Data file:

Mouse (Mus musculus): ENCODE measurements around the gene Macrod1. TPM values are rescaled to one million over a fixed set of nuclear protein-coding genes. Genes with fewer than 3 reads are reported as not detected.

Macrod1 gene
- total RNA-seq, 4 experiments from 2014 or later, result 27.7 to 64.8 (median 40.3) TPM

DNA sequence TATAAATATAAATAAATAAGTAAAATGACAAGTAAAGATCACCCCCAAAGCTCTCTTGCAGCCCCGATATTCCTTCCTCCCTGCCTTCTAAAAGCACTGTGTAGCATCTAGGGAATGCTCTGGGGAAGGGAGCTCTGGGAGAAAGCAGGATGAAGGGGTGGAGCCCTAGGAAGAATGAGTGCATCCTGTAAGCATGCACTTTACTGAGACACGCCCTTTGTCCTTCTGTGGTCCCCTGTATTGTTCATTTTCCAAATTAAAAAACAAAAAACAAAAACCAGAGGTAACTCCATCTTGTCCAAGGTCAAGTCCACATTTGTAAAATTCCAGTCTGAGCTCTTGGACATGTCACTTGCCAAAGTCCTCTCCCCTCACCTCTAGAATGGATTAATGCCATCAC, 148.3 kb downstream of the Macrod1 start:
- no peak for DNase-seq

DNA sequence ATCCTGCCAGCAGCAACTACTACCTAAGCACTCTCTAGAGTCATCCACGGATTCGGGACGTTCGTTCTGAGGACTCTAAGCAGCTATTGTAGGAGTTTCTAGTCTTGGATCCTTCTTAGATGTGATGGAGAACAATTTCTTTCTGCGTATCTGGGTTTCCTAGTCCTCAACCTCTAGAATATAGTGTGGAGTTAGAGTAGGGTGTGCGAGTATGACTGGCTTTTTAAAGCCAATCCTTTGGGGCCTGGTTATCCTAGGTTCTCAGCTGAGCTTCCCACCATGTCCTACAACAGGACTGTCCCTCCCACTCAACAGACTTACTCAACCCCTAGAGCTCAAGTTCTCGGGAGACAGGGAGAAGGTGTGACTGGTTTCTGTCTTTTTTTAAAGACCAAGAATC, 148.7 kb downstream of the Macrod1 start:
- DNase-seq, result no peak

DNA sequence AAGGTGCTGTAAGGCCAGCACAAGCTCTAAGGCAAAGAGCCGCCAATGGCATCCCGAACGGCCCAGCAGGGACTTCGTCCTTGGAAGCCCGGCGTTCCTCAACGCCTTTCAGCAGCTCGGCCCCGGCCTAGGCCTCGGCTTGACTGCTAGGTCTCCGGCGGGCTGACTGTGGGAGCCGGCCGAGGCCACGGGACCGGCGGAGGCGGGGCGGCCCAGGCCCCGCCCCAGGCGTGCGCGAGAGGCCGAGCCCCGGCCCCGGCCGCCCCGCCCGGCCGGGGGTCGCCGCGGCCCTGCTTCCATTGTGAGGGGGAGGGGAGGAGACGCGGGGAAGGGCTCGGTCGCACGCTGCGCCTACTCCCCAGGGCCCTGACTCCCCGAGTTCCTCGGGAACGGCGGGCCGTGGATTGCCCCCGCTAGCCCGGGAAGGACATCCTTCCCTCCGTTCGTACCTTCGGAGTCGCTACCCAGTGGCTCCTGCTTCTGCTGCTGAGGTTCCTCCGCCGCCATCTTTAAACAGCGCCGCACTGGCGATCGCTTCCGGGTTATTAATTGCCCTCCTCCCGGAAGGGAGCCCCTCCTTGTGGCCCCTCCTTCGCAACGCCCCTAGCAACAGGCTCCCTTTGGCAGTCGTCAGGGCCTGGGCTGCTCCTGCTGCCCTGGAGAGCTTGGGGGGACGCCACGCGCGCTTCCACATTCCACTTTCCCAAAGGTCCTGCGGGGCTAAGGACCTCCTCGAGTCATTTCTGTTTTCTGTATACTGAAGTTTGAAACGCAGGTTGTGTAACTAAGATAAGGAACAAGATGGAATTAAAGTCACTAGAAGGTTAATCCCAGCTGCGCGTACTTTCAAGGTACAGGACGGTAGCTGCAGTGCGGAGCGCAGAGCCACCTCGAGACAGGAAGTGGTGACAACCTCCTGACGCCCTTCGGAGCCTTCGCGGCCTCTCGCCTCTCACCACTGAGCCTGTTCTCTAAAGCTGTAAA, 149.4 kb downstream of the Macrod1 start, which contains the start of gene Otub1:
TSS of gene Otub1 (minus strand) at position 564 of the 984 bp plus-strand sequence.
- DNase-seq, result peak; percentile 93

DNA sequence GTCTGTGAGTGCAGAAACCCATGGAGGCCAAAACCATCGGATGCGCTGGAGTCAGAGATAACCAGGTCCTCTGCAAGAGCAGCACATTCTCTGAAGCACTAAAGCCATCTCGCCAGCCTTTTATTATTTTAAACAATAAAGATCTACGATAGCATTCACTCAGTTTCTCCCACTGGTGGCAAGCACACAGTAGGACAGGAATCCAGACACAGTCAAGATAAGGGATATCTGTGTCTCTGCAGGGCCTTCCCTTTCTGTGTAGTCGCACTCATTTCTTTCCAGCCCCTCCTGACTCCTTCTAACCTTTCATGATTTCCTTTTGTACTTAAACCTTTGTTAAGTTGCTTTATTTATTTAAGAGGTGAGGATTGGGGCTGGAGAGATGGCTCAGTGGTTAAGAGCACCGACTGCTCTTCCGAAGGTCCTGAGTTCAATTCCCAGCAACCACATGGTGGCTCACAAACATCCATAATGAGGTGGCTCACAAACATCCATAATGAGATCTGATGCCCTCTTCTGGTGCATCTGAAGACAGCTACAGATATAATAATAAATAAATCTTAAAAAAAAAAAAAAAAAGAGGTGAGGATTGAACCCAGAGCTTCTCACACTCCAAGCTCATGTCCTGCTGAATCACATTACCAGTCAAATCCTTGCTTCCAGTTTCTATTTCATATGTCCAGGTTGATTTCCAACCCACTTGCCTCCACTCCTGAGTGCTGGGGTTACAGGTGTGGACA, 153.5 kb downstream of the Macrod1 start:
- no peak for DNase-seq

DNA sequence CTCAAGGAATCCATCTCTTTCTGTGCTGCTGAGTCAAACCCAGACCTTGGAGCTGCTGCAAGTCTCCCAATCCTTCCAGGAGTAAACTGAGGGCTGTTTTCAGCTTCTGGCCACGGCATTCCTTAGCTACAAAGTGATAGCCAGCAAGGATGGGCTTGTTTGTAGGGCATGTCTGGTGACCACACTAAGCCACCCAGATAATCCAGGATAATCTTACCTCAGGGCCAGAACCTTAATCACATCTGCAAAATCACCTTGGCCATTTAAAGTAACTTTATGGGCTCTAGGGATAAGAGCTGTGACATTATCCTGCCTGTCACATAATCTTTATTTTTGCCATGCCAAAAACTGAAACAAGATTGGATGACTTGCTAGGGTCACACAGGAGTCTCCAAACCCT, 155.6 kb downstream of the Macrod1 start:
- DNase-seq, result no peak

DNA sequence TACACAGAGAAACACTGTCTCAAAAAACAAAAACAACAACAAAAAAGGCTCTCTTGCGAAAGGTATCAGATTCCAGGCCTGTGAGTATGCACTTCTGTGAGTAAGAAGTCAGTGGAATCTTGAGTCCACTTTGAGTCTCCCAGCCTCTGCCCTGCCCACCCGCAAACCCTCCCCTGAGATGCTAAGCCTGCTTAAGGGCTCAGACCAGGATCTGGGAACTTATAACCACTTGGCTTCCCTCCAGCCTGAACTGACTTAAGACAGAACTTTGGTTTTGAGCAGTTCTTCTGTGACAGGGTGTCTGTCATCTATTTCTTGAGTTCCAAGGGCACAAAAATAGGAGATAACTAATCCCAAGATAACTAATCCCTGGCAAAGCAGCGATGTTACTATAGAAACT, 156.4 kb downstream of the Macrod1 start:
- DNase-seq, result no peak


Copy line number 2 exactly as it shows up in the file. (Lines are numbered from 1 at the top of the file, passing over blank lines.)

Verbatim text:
Macrod1 gene